An item about EU membership, whether Greece and Grexit, or Britain and Brexit, for instance, will be interspersed with short, cleverly edited and decontextualized sound-bites from a minister or Prime Minister, and followed by a song like this one, "I want to stay close to you forever":

ΘΕΛΩ ΚΟΝΤΑ ΣΟΥ ΝΑ ΜΕΙΝΩ -  ΤΖΕΝΗ ΒΑΝΟΥ - ΓΙΑΝΝΗΣ ΒΟΓΙΑΤΖΗΣ

Ελευθερία Αρβανιτάκη - Θέλω κοντά σου να μείνω - Eleftheria Arvanitaki





Epirus: The Collapse of Theogefyro; το Θεογέφυρο - ΘΕΟΓΕΦΥΡΟ BLUES, Moukliomos



ΘΕΟΓΕΦΥΡΟ BLUES - Moukliomos  Μουκλίομος - Κλαρίνο, Γιάννης Χαλδούπης



Ανακοίνωση του Δήμου Ζίτσας,για την κατάρρευση του Θεογέφυρου, epirusgate.blogspot


“Theogefyro” Natural Bridge in Epirus Collapses, Philip Chrysopoulos, Greek Reporter


Γιατί κατέρρευσε το Θεογέφυρο -Δείτε πόσο εντυπωσιακό ήταν [βίντεο], iefimerida.gr


ΚΑΘΑΡΟΣ ΚΑΛΑΜΑΣ-Ανακοίνωση για το Θεογέφυρο, Epirusgate 

"Στην αμόλυντη Ήπειρο πολλά είναι τα μνημεία των ανθρώπων και της φύσης που παραμένουν απροστάτευτα, χωρίς συντήρηση και καταρρέουν. Πριν δυο χρόνια και παρά τις επίμονες προειδοποιήσεις κατοίκων και φορέων για ανάγκη έργων προστασίας-που κανείς δεν...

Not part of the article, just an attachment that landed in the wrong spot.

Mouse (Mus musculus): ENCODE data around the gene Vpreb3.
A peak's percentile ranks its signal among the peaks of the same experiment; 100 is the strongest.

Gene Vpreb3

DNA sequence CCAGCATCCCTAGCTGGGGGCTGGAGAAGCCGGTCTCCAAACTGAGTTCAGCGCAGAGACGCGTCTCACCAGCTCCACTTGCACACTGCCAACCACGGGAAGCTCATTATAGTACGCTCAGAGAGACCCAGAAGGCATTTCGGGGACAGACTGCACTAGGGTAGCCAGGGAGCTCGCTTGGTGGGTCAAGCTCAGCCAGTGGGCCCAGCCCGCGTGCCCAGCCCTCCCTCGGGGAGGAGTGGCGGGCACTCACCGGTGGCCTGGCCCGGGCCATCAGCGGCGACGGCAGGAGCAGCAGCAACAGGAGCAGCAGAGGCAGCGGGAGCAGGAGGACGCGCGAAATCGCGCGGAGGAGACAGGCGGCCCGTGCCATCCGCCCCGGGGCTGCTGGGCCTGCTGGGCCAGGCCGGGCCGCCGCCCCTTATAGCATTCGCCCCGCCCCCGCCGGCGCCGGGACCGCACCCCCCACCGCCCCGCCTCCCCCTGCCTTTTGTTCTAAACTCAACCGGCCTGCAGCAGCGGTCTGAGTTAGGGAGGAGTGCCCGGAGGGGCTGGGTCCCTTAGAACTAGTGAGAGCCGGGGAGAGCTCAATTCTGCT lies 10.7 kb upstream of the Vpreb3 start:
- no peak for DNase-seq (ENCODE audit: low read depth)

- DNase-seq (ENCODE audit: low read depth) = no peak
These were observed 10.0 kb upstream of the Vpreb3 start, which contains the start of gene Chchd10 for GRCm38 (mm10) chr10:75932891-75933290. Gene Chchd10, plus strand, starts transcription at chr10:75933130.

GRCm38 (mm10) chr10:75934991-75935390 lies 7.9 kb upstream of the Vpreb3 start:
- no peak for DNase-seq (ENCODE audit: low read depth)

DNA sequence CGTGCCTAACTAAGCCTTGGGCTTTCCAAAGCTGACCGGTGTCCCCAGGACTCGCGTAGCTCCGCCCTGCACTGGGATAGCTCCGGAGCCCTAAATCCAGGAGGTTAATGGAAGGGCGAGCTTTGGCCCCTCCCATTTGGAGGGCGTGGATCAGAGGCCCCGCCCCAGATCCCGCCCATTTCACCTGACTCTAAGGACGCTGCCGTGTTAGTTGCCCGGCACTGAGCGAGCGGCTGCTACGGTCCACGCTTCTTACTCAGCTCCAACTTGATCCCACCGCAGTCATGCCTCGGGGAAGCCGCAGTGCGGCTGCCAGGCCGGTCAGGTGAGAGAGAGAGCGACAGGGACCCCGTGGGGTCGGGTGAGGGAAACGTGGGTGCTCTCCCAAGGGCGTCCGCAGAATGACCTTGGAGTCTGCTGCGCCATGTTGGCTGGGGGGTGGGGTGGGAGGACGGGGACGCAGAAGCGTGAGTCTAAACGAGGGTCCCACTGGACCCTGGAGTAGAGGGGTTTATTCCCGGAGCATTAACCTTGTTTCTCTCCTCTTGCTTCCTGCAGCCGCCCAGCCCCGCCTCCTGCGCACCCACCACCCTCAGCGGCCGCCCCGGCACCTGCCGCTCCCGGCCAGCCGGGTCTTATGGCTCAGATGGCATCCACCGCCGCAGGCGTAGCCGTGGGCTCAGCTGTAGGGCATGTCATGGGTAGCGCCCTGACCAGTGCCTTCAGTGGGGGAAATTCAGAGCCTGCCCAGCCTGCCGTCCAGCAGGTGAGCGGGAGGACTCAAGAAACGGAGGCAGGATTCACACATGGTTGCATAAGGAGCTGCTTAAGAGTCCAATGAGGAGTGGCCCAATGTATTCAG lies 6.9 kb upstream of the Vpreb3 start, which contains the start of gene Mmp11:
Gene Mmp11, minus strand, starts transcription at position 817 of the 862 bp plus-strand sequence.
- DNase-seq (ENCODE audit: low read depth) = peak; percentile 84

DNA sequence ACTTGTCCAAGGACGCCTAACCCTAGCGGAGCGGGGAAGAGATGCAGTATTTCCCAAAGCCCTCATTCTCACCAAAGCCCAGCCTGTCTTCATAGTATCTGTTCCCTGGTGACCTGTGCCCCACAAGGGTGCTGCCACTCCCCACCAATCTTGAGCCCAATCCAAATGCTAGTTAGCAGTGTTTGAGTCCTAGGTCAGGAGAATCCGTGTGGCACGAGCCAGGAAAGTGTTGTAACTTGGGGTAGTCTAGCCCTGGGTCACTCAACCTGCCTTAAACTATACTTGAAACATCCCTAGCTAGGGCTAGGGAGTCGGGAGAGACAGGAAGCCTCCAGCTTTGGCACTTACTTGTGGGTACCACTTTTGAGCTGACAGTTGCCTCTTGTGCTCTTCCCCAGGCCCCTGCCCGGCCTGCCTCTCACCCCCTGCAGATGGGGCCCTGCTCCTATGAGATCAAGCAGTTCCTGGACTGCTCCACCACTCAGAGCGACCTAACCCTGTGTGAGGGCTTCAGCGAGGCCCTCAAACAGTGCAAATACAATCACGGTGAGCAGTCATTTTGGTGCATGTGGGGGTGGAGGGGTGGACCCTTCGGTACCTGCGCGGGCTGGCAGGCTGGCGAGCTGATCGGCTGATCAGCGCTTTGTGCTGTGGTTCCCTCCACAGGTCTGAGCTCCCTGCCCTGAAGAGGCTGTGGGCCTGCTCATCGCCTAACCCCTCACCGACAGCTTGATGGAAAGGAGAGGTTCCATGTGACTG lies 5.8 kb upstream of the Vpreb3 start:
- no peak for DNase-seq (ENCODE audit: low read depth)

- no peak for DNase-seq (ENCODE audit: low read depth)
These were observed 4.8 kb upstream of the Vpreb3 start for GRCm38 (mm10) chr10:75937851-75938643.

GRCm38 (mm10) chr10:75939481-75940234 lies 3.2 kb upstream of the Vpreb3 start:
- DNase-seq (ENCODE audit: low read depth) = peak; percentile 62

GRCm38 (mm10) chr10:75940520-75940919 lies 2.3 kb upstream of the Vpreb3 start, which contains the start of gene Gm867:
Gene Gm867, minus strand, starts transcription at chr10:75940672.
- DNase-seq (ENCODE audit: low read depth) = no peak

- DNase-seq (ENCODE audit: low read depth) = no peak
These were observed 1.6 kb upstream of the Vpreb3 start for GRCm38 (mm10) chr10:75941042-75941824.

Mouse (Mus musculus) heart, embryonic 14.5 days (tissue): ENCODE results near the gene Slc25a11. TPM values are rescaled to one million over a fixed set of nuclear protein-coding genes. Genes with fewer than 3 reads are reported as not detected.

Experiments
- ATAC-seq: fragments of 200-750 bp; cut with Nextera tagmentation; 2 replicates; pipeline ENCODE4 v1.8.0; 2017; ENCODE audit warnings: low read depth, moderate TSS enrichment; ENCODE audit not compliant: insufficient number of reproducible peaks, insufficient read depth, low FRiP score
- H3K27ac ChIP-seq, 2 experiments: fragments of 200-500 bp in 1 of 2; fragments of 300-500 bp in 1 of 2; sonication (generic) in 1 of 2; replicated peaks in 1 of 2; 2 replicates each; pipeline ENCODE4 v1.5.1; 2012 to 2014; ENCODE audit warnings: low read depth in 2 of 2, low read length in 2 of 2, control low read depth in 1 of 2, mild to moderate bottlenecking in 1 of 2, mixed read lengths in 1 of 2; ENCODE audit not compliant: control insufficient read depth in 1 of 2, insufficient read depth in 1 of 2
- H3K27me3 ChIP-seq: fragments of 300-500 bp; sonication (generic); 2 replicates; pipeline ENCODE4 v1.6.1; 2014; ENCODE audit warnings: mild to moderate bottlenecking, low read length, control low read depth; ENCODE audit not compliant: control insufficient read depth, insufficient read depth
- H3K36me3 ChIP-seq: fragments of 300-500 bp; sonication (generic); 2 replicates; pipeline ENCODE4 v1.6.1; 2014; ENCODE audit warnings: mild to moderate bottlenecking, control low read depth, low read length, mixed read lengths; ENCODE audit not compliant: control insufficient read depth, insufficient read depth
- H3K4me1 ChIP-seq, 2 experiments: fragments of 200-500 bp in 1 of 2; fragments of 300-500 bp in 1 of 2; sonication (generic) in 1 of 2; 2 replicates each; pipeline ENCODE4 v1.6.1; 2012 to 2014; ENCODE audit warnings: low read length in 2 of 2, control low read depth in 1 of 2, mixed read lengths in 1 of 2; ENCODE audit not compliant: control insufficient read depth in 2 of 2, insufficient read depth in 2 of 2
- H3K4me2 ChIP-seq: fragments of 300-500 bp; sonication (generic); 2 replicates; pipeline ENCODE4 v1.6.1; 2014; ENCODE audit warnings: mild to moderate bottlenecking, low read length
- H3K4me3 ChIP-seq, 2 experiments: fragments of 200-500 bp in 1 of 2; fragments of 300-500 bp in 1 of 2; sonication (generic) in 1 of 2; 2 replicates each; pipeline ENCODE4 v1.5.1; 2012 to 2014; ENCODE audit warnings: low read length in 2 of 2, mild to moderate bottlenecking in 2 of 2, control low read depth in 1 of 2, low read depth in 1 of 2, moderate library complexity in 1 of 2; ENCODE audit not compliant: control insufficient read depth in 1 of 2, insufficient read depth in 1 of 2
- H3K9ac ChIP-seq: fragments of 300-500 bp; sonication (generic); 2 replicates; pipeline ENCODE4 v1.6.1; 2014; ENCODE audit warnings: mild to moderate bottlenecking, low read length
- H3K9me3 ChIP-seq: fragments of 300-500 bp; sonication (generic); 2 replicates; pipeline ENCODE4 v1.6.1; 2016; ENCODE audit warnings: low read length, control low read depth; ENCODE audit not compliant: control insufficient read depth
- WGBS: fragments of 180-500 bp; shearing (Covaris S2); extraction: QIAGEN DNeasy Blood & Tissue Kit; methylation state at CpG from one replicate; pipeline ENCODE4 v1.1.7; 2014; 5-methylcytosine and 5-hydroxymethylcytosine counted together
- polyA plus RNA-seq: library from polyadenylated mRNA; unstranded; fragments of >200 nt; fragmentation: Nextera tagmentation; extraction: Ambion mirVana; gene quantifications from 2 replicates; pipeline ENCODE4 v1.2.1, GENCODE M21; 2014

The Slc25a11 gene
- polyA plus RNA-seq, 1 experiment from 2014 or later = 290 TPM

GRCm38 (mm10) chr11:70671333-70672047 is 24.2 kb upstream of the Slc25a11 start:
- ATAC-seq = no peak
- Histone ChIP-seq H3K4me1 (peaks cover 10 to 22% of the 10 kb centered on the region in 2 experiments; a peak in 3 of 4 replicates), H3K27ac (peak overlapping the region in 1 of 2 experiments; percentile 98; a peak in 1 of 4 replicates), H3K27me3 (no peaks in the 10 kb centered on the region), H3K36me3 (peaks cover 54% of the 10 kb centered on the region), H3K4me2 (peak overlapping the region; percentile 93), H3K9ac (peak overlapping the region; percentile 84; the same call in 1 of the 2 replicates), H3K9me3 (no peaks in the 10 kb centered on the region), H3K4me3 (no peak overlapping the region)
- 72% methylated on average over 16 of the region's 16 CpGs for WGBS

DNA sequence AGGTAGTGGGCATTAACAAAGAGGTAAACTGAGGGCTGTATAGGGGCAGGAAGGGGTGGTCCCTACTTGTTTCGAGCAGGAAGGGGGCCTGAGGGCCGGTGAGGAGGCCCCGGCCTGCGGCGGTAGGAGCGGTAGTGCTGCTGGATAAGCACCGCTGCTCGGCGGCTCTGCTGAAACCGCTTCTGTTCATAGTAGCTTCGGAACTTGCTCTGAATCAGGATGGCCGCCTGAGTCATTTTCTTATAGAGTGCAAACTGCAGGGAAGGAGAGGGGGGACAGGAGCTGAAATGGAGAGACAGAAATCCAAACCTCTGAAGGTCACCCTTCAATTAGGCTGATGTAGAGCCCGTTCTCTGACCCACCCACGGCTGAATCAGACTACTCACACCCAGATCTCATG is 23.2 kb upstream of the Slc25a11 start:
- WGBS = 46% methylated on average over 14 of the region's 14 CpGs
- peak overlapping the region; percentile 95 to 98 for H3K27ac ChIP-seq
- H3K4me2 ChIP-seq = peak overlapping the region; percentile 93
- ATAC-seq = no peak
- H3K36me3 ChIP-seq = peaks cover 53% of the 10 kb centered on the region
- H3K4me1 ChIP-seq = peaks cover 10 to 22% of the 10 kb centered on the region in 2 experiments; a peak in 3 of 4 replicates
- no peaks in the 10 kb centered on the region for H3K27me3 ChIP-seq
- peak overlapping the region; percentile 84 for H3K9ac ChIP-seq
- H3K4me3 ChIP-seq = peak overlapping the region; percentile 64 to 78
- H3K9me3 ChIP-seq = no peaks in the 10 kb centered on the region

έδωσε την παραμικρή προσοχή- το γεφύρι της Πλάκας δεν άντεξε και κατέρρευσε. Ποιος έφταιγε;"


Γιατί κατέρρευσε το Θεογέφυρο- το πιο ξεχωριστό γεφύρι της Ελλάδας, Enimerosi

Sunday, 4 February 2018

Greece: Mikis Theodorakis Speaks in Syntagma Square; Η ομιλία του Μίκη Θεοδωράκη στο Συλλαλητήριο



From YouTube, Mikis Theodorakis' speech at the massive demonstration in Athens today


Mikis Theodorakis at Huge Athens Rally, Greek Reporter


Speech by composer Mikis Theodorakis stirs controversy, eKathimerini

Charmed Lives in Greece, Ghika, Craxton, Leigh Fermor, British Museum, 8 March – 15 July 2018



From The British Museum - from 8 March 2018

"This exhibition focuses on the friendship of the artists Niko Ghika and John Craxton, and the writer Patrick Leigh Fermor. Their shared love of Greece was fundamental to their work, as they embraced its sights, sounds, colours and people...The exhibition focuses on four key places – Hydra, Kardamyli, Crete and Corfu – where they lived and spent time together. Hydra is an island where Ghika’s family home became a gathering place for the three friends, and Leigh Fermor built a house with his wife Joan at Kardamyli. Craxton restored a house at Chania on Crete, and Corfu is where Ghika and his second wife Barbara transformed an old building into an idyllic home and garden.
Together, these places chart the story of this remarkable friendship, and how the people and landscapes of Greece were a great influence on their enduring works".


See also, posting of June 16, 2017